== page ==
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RockNotes: Fantasy Camp & Model Trains

1. It's been a lifelong dream of mine to be a "famous rocker." You know, like Gunnar Nelson and his wonderful, flowing hair (Matthew, too, though maybe not quite as famous). And that one guy from Night Ranger (mmmmm . . . motorin'.) I'm talking about NR's Kelly Keagy. As everyone, and I mean everyone, knows, Kelly was NR's singing drummer. What a famous rockin' role model he is!

gunnar.jpgAnother famous rocker I'd pay as much as $2,000 to spend the day with learning how to rock from is Simon Kirke. He's such a famous rocker, I'm not even going to bother to tell you anything about him. (Hint: he's another drummer who's all right now.)

What all this means is that plans have been announced for next year's Rock 'N' Roll Fantasy Camp, which promises to hook you up with the famously famous. As we all know, one thing rockers like these guys can do even better than famously rock is teach punters how to rock just like them - in one day! And who in their right mind hasn't dreamed of opening for Def Leppard and Journey at the Germaine Amphitheater in Columbus, which is what fantasy campers got for their two grand last year (along with "a select amount" of concert tix for that night's show)?

Oh please, when the R'N'R Fantasy Camp comes to Chicago, please let the "counselor" be Gunnar! I would love it if he could teach me how to get that famously rockin' just-right sheen!

2. So now it comes out that the biggest deal in famous rocker Rod Stewart's dotage is not unembarassable chicks or drugs or even primo music gear. It's model trains. Umm, yeah. The electric toys. The Guardian says he's got a massive, 1,500 square foot set-up that painstakingly recreates Grand Central Station in the 1940s.

I really don't know if I approve of this or not. I can see where a guy like Neil Young would love model trains (he's even part owner of the most famous train toymaker, Lionel), because Young's whole musical persona has been based on Americana-ish integrity. When he sang about trains, kind of like Dylan, you felt he knew what he was talking about. He was connected to the past and America's heritage. There was also something anti-sexy and geeky about Neil Young, so it really kind of fits that he'd be a model train freak.

But Rod Stewart? Sexy, swaggering, cocksure Rod, a member of the Railroader Club? Hunched over a model train, yelling "choo-choo!" as the tiny little locomotive comes speeding 'round the bend past Petticoat Junction? Oh, how the sexy have fallen.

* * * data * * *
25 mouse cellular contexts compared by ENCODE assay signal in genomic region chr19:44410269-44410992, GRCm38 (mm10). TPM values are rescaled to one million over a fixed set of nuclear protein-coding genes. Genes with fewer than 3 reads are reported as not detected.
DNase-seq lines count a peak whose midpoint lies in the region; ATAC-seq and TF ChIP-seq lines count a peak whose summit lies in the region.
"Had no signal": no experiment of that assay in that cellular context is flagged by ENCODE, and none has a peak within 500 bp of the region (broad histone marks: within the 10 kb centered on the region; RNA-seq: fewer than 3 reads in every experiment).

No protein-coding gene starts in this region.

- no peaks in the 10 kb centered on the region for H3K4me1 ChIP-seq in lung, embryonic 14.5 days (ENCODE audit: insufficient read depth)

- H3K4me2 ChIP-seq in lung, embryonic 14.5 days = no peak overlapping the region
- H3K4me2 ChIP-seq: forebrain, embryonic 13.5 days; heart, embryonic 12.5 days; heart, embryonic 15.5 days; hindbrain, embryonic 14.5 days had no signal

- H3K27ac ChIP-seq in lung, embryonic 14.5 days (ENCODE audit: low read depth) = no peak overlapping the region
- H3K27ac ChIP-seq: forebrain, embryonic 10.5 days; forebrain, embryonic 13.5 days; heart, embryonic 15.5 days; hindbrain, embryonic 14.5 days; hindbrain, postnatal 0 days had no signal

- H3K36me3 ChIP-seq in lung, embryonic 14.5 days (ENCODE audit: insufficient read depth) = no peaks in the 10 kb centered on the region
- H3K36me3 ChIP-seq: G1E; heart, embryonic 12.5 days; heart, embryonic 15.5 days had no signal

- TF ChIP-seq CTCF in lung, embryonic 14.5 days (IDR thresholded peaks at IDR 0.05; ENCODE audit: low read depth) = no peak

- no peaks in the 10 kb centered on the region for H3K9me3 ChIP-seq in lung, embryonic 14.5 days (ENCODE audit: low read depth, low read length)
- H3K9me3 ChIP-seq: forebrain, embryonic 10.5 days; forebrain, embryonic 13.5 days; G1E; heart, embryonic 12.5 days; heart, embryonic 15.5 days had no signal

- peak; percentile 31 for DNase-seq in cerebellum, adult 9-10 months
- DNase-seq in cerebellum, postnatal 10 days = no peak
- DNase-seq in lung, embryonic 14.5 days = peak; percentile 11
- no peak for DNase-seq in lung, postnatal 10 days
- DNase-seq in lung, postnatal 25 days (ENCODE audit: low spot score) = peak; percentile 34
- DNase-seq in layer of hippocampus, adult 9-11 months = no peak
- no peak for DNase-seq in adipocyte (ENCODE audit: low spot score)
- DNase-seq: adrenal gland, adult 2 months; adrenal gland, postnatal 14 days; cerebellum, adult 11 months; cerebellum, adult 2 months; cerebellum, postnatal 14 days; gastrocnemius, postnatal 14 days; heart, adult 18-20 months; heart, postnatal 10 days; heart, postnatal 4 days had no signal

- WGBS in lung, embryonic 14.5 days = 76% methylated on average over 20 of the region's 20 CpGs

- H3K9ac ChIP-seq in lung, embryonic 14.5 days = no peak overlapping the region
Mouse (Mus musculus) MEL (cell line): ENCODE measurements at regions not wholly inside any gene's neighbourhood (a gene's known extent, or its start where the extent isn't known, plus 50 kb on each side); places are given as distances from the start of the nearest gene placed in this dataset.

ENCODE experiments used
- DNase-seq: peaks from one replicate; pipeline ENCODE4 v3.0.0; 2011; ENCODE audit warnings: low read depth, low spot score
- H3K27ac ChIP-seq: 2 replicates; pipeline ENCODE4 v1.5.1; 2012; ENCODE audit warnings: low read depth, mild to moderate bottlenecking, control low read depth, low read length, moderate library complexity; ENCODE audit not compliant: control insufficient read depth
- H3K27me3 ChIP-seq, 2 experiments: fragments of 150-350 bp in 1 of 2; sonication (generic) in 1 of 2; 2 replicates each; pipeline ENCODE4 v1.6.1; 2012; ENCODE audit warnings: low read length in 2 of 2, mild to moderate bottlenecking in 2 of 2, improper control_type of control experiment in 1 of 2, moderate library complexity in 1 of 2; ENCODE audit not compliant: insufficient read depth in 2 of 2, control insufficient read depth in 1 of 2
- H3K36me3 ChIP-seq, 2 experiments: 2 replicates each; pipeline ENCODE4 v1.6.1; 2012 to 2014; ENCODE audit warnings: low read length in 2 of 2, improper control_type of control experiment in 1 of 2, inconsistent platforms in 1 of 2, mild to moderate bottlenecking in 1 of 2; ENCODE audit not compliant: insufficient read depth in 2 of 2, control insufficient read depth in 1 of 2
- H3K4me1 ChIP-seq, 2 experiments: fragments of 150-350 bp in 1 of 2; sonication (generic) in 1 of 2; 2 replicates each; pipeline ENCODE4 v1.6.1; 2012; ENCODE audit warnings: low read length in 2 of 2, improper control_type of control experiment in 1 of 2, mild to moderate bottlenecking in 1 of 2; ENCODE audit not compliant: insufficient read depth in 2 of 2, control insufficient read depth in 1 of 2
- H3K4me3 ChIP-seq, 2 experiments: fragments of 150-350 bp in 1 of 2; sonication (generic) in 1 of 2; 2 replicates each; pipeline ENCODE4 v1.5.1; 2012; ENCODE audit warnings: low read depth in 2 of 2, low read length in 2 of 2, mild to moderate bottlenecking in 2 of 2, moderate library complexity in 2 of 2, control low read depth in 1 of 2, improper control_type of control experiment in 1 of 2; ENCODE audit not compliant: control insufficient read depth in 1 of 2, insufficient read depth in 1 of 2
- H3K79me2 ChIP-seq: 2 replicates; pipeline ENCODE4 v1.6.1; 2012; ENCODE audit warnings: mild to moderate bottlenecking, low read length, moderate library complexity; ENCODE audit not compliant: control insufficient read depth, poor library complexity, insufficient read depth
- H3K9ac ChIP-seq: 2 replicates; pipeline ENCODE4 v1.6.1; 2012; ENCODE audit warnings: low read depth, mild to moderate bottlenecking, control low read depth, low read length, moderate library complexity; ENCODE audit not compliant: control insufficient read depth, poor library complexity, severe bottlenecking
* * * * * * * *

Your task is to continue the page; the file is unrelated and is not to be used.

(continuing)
3. The only thing that surprises me about Kid Rock's latest episode of violent behavior is that it happened in a restaurant and not a strip bar. But, in an obligatory nod to bad taste, the fight happened at The Waffle House in Atlanta. Ya know, nothing goes down better than a big ol' stack of waffles at 5 a.m. after a hard night of "classic" rocking followed by five hours of rail drinks and stuffing bills in a g-string.

craig_finn.jpg4. Moving from the ridiculous to the sublime, this week The Hold Steady will be playing a two-night stand at the Metro as part of the NME Rock 'n' Roll Riot Tour. My suggestion is to buy tickets immediately (shows are on Tuesday and Wednesday), assuming there are any left. These guys are the coolest things since sliced Wonder bread. Their complex, punkish song structures, played over the mesmerizing talk-singing/storytelling/poetry of Craig Finn, is strange yet compelling and sonically honest and unique.

Plus, according to NME, while on the tour, The Hold Steady will debut two or three new songs each week for their planned follow-up to last year's LP Boys and Girls in America. Also on the set-list is their song, "Chicago Seemed Tired Last Night," which will be the lead item in our next Chicago In Song feature. Why? Let's just say I'm confident it will be the only rock song ever about Nelson Algren.

And the band is truly burning it up on this tour. Reviewing an earlier show in Philadelphia, The Seattle Weekly said, "To loosely paraphrase David Lee Roth's quote about Elvis Costello, slightly doughy, bespectacled Hold Steady frontman Craig Finn looks like most of the male rock critics in America, which may be why they love him so.

"It's also gotta be the great tunes - literate and raggedly anthemic as they are, THS can still rock out like Van Halen . . . okay, maybe more like Thin Lizzy. Acknowledging that their last album, Boys and Girls in America, came out more than a year ago, Finn unveiled some new songs to rabid cheers. Didn't get the titles, but one was slow and boozy-sad, colored nicely by Franz Nicolay's accordion, and another was crunchy and explosive."


Comments? Contact Don. Want more? Catch up on the RockNotes catalog.


Posted on October 29, 2007

MUSIC - At Home Chicago Blues.
TV - How America Doesn't Teach History.
POLITICS - The Remote Learning Divide.
SPORTS - Cancel Culture.

BOOKS - Go Ahead, Eat Those Cheetos.

PEOPLE PLACES & THINGS - Suffering With Stoics & Cynics.

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